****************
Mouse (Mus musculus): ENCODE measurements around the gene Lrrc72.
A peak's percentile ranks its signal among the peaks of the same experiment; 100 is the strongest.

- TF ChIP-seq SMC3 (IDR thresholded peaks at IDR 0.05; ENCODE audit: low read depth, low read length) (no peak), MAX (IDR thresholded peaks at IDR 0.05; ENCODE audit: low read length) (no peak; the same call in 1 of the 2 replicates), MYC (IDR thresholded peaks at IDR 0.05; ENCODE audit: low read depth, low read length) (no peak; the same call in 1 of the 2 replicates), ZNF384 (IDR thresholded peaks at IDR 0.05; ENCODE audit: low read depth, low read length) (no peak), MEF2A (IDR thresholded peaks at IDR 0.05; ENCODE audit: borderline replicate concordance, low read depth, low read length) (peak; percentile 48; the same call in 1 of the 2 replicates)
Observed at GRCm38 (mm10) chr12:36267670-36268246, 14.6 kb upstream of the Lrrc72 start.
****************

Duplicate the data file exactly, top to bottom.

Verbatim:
Mouse (Mus musculus): ENCODE measurements around the gene Lrrc72.
A peak's percentile ranks its signal among the peaks of the same experiment; 100 is the strongest.

- TF ChIP-seq SMC3 (IDR thresholded peaks at IDR 0.05; ENCODE audit: low read depth, low read length) (no peak), MAX (IDR thresholded peaks at IDR 0.05; ENCODE audit: low read length) (no peak; the same call in 1 of the 2 replicates), MYC (IDR thresholded peaks at IDR 0.05; ENCODE audit: low read depth, low read length) (no peak; the same call in 1 of the 2 replicates), ZNF384 (IDR thresholded peaks at IDR 0.05; ENCODE audit: low read depth, low read length) (no peak), MEF2A (IDR thresholded peaks at IDR 0.05; ENCODE audit: borderline replicate concordance, low read depth, low read length) (peak; percentile 48; the same call in 1 of the 2 replicates)
Observed at GRCm38 (mm10) chr12:36267670-36268246, 14.6 kb upstream of the Lrrc72 start.